Fiona Smith Columnist

Fiona writes on workplace issues, including management, psychology, workplace design, human resources and recruitment. She is a former Work Space editor at The Australian Financial Review and has also covered property, technology, architecture and general news.

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Nothing gratuitous about saying thank you, it can reap big rewards at work

Published 14 February 2013 00:37, Updated 15 April 2013 11:24

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Nothing gratuitous about saying thank you, it can reap big rewards at work

Companies with recognition programs have 31 per cent lower voluntary turnover than their peers Photo: Jo Gay

If you could get your hands on one of the most effective motivation tools in existence and galvanise people to go way beyond what is expected of them, what would you be prepared to pay?

What if this tool could be applied at your workplace to improve performance, in shops to get great service and even at home to improve family relationships?

Well, that tool is a “thank you”. And it costs you nothing. It is incredible how far a little gratitude will go. Companies with recognition programs have 31 per cent lower voluntary turnover than their peers, American research by Bersin & Associates has found.

However, only a minority 17 per cent of those employees surveyed in 834 organisations report that their employers strongly support recognition.

Director of Great Place To WorkZrinka Lovrencic says she has noticed increasing interest from leaders in recognition programs that do not require a big budget – especially since the global financial crisis.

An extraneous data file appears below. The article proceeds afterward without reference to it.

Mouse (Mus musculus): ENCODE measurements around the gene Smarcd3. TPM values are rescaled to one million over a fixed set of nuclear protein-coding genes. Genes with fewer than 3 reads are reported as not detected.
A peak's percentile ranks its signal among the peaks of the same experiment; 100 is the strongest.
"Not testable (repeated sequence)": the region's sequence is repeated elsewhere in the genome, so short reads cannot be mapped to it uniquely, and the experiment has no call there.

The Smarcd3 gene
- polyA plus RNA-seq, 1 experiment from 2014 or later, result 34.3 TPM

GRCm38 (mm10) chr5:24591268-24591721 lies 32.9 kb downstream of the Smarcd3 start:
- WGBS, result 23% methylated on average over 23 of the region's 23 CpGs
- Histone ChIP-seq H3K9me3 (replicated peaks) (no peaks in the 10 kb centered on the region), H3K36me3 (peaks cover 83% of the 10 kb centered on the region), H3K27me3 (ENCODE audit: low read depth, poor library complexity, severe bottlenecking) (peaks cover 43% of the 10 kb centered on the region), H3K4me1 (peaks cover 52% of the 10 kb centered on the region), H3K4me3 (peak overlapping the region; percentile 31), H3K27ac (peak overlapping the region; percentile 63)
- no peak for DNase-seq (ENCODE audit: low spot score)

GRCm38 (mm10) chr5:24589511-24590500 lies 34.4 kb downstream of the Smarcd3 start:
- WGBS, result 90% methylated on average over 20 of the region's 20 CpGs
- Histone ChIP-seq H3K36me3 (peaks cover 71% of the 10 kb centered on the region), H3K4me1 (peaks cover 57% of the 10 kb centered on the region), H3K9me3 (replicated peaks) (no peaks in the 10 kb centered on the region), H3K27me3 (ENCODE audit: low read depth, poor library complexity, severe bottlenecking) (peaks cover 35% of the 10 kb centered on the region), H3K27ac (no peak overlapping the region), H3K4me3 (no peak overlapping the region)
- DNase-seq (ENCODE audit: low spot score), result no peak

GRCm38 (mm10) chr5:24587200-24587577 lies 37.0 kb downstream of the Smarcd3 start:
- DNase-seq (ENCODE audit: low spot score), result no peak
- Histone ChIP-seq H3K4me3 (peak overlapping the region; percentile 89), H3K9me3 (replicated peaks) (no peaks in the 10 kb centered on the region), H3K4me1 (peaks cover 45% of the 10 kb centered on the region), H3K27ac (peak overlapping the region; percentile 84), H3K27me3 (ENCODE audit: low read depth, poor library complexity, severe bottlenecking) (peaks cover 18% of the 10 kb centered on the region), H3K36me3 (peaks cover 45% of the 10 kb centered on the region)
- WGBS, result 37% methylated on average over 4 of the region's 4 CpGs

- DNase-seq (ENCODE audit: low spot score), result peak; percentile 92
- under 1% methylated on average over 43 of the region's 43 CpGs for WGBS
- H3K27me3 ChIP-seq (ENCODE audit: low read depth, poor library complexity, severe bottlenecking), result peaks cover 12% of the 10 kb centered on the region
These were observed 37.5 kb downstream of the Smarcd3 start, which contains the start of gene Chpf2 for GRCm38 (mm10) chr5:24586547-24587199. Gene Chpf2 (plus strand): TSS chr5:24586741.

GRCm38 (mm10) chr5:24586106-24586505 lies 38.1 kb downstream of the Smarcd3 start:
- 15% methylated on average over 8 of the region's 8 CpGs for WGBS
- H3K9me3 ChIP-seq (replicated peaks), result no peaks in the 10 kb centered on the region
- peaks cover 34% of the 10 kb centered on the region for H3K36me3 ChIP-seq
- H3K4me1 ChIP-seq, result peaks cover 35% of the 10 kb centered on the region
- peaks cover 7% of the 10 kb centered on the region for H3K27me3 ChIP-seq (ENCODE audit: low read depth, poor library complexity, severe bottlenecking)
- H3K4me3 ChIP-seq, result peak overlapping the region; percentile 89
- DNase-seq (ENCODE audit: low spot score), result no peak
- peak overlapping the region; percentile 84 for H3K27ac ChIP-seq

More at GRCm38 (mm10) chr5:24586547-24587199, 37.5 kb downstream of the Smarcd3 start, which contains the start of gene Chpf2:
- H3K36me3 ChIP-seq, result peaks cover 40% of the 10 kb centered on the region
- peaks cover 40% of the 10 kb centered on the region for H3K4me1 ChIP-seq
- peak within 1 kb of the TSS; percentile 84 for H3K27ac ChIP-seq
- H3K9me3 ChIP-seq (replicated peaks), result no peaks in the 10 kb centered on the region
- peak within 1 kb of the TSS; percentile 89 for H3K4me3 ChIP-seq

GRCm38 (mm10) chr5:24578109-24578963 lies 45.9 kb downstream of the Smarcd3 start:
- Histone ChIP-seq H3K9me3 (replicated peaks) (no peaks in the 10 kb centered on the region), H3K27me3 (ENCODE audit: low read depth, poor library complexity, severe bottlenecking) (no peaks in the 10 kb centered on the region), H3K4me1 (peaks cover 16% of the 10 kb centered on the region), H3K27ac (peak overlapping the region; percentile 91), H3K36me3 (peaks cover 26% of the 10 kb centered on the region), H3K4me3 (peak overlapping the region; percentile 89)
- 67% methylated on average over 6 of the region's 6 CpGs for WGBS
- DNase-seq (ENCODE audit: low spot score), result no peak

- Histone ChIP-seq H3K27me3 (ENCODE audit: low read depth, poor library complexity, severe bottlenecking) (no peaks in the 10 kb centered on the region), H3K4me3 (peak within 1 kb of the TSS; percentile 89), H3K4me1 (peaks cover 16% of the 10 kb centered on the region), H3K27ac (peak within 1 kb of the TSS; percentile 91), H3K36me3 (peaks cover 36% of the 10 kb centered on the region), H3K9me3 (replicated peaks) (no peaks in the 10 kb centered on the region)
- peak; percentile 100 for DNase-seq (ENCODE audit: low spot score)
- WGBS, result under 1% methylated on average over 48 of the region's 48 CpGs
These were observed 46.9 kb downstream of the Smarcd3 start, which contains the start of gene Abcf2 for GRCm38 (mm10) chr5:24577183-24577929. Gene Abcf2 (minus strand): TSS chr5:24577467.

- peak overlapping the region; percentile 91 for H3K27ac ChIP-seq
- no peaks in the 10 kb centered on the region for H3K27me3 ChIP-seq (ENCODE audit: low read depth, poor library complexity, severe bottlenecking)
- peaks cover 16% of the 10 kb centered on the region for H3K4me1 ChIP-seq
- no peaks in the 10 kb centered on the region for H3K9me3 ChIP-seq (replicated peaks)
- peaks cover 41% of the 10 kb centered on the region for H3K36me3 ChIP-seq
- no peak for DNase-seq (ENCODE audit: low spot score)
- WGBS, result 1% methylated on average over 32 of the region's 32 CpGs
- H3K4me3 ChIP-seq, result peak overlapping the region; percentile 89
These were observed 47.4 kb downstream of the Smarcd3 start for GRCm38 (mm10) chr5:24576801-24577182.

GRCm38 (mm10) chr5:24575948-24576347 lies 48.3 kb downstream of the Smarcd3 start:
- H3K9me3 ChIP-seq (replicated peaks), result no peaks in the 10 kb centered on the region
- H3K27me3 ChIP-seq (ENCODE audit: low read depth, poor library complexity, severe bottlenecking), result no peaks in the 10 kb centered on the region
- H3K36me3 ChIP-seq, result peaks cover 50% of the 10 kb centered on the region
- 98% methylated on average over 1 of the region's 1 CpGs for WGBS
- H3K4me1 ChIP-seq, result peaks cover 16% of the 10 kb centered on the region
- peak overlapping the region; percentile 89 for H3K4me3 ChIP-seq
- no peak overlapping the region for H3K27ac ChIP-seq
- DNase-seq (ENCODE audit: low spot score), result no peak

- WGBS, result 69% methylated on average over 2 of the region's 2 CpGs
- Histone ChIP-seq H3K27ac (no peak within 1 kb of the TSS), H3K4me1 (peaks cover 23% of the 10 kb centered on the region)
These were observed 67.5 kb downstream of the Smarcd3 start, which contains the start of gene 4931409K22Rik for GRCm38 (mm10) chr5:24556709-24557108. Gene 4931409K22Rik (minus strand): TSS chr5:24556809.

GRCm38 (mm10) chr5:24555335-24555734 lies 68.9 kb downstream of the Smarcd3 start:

Lovrencic runs the Best Places to Work survey that appears each year in BRW . “We’re seeing that it’s more the process of being recognised, rather than being rewarded, that has the most impact,” she says. “Most companies think reward and recognition means big budgets but they don’t. Recognition can be simply a manager saying, ‘thank you’.”

Lovrencic’s view is supported by a study published in the American Psychological Association’s Journal of Personality and Social Psychology that found that a thank you letter encouraged 66 per cent of participants to provide further help – twice as many as those who were not thanked. The letter of thanks also encouraged participants to assist the next person who asked. So the thanks is a gift that keeps on giving.

In Australia, Ikon Communications holds an Ikonoclast of the Year award twice a year, allowing people to nominate a colleague who has gone above and beyond.

The winner gets $1000 to spend on something they are passionate about.

Companies wanting to nominate for this year’s Best Places to Work must register by March 14 through Great Place to Work .

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